Before that – from July 2016 to June 2017 – 945,953 Filipinos obtained assistance from the DOH.
Del Rosario also said the additional funding from the President had the most impact in improving PGH’s operations, compared to other health policies or laws intended to improve patient care, such as Republic Act 10932 or the Anti-Hospital Deposit Law.
Under RA 10932, hospital personnel or executives, who demand deposits from patients in serious medical conditions before giving treatment, stand to face a fine of P100,000 to P300,000 or imprisonment from 6 months and one day to two years and 4 months – or both.
“It’s like there is a buffer, because if they cannot really make a deposit, then they will be treated in the charity [ward]. Private hospitals don’t have that option,” said the PGH spokesperson.
He explained patients are first treated and stabilized. After that, if they cannot pay, they are transferred to the hospital’s service ward, which private hospitals do not always have the option of doing.
In this sense, he said, measures such as RA 10932 have had little effect on operations compared to additional funds.
“[Subsidies have] significantly helped our operations.The money allows us to pay for diagnostic tests or medicines. That means patients can be worked up faster and can receive the necessary treatment without interruption,” said Del Rosario.
The bottom line would be quicker turnover of patients and the chance to attend to thousands more who travel from all over the country to seek treatment at PGH.
“You don’t worry about where to get this money or that. Patients have a shorter hospital stay which allows others to be admitted to our wards which have limited bed capacity,” Del Rosario said.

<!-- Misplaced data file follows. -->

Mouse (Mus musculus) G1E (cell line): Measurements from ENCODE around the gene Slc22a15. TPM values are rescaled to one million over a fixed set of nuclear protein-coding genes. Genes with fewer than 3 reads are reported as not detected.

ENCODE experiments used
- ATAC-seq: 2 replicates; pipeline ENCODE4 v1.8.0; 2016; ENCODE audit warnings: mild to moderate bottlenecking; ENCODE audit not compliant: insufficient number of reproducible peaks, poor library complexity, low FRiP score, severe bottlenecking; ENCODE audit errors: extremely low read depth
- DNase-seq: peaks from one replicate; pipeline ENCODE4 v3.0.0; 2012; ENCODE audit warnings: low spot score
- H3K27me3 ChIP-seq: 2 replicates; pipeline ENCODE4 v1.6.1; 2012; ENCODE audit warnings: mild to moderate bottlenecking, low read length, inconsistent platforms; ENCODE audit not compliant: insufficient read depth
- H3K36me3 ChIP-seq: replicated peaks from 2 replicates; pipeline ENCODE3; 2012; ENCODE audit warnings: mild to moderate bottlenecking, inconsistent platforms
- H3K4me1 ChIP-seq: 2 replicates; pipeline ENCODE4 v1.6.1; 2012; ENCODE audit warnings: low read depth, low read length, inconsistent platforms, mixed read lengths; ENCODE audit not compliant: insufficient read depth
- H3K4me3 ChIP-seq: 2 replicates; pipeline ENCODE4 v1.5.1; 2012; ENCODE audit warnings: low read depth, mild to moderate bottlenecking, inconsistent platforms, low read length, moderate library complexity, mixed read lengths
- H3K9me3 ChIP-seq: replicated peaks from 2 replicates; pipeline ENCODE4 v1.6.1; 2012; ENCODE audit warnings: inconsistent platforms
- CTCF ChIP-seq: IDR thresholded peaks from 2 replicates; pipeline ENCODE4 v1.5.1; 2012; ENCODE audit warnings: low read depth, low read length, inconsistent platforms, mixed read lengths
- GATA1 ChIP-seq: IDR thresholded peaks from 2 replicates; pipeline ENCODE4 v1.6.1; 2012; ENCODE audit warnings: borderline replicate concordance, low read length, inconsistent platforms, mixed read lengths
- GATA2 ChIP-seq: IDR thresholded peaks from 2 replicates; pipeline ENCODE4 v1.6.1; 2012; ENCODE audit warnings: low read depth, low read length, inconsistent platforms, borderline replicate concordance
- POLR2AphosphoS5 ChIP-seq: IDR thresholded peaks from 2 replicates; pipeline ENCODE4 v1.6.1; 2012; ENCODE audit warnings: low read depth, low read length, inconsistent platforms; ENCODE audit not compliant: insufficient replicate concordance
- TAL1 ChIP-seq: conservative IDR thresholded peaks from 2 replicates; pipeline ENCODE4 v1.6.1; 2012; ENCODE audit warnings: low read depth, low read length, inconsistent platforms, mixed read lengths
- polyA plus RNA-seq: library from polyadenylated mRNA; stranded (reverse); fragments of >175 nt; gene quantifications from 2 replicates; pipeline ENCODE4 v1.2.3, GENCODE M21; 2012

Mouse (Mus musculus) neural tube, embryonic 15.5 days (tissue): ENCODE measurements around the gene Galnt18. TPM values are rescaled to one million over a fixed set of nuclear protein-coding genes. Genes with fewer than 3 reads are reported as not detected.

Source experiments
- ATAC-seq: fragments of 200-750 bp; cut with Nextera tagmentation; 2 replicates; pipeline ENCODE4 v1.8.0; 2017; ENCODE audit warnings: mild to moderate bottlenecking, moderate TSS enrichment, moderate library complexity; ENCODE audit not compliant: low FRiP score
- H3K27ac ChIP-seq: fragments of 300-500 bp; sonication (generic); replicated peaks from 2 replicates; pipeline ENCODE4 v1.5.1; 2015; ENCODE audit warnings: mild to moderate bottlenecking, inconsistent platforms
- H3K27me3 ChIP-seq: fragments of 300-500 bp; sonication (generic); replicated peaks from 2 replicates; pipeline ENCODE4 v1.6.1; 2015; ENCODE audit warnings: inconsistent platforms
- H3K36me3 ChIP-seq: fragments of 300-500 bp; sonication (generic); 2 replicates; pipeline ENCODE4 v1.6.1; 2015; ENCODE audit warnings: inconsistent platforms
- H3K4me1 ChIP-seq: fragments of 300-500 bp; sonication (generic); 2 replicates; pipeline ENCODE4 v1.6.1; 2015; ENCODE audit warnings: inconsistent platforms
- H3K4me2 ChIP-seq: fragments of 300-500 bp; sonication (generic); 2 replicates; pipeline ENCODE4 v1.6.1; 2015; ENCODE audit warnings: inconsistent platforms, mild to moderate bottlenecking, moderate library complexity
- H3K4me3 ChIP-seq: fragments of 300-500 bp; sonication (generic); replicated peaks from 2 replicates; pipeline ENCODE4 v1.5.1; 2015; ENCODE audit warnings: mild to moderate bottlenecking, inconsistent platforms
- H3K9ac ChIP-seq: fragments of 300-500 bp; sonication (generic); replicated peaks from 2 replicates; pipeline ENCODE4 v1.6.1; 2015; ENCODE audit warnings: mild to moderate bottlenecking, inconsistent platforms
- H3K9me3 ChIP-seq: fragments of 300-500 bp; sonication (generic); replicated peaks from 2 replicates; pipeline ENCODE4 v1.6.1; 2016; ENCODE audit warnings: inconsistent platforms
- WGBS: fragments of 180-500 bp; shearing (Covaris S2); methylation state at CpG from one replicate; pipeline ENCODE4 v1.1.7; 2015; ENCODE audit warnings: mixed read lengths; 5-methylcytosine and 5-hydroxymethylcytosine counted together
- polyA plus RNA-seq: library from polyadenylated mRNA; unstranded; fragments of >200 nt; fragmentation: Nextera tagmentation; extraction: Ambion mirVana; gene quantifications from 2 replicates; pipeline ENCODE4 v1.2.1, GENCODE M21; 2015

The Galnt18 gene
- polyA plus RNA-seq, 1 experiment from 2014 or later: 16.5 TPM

More money also means the hospital can channel money from other sources toward infrastructural and personnel needs.
For instance, income from non-service or pay patients, donations from private individuals and corporations, as well allocations from DOH and Congress have allowed PGH to begin the reconstruction of its Emergency Room, which many doctors consider a “battlefield.”
While additional funds have done much to help the country’s premier government hospital, what happens if – or rather when – the money runs out?
PGH’s officials know that these additional subsidies are only guaranteed for the rest of the Duterte administration, at the very least.
“That’s what the President promised – Pagcor promised that they have that. I think they’re also doing that in some other hospitals, which is good. So, I hope it never stops,” Del Rosario said.
Asked what would happen should the hospital no longer receive this subsidy, Del Rosario said the hospital would find a way. After all, the question of funding was one it had had to deal with for years.
“We will have to be more creative probably. Hopefully, we can get sources from other people,” he said.
The ultimate goal in terms of funding for the hospital, however, would be to become a self-sustaining institution in 5 to 10 years.
“There will always be a budget for us, but I know that, eventually, what we want to be in PGH is like a model of a government hospital which can really sustain itself,” Del Rosario said. “And then serve as much as we can.” – Rappler.com